The Government has agreed to drop proposals to permit the destruction of buzzard nests and the capture of adult buzzards around shooting estates.
Wildlife Minister Richard Benyon announced the climbdown in reaction to public anger and a short but intense period of campaigning.
The RSPB welcomed the move and described how the public reaction was a reflection of the country's strong love of nature.
Martin Harper, the RSPB's conservation director, said: “We're pleased the minister has listened to people's concerns and acted in the public interest by cancelling this project. This is a strong decision, reflecting the strength of the nation's desire to see Government protecting precious wildlife.
“The recovery of the buzzard is being celebrated by the public after many decades of persecution. It is clear they don't want their taxes being spent on removing buzzards and the Government has to ensure that no bird of prey will be killed in the name of sport.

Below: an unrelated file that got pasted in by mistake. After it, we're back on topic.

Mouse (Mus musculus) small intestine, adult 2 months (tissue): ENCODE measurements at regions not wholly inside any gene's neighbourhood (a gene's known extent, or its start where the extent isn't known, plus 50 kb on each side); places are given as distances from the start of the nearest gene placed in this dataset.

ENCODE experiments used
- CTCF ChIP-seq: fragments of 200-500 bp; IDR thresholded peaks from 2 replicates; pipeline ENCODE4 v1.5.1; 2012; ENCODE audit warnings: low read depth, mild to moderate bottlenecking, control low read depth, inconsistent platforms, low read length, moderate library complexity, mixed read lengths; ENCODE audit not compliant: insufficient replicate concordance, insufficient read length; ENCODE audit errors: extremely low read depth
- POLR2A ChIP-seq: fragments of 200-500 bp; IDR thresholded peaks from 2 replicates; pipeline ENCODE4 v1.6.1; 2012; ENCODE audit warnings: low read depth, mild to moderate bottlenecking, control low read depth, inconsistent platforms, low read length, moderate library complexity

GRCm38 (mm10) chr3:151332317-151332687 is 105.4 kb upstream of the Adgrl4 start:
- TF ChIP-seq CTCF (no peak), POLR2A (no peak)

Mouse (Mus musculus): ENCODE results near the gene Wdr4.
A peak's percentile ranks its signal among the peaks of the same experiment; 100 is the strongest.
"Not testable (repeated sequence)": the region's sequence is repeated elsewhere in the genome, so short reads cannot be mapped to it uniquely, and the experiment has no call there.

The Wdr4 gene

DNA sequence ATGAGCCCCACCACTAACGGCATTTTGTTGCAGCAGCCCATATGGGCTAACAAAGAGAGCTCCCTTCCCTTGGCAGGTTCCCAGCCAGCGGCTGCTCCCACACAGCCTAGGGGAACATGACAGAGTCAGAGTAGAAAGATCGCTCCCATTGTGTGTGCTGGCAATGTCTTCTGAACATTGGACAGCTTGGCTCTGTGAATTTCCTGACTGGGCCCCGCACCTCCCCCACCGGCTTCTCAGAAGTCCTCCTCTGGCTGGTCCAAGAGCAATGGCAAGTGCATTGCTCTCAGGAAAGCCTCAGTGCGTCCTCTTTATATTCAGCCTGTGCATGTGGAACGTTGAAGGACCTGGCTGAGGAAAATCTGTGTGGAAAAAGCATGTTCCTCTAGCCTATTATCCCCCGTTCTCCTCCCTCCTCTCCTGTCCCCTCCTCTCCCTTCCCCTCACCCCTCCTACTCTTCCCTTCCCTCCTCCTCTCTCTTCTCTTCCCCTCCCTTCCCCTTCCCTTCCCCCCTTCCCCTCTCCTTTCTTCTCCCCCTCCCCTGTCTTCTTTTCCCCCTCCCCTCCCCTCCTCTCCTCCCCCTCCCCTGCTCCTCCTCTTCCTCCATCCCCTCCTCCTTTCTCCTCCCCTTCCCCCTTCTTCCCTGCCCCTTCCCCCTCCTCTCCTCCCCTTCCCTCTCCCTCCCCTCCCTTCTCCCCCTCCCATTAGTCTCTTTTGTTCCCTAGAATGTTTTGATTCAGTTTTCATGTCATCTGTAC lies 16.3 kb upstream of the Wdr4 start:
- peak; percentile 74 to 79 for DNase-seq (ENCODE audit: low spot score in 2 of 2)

“We don't want anything to distract Defra from the pressing task of saving our threatened wildlife. It should be putting its limited resources into areas such as preventing the extinction of hen harriers in England.
“Government-backed research has already concluded that illegal persecution is limiting the populations of golden eagle and hen harrier. The RSPB believes there are well-tried non-lethal solutions to reducing impacts of buzzards at pheasant pens.”
In a statement today, Mr Benyon said ministers would now come up with new proposals.
He added: "In the light of the public concerns expressed in recent days, I have decided to look at developing new research proposals on buzzards.
"The success of conservation measures has seen large increases in the numbers of buzzards and other birds of prey over the last two decades.
"At the same time it is right that we make decisions on the basis of sound evidence and we do need to understand better the whole relationship between raptors, game birds and other livestock.
"I will collaborate with all the organisations that have an interest in this issue and will bring forward new proposals."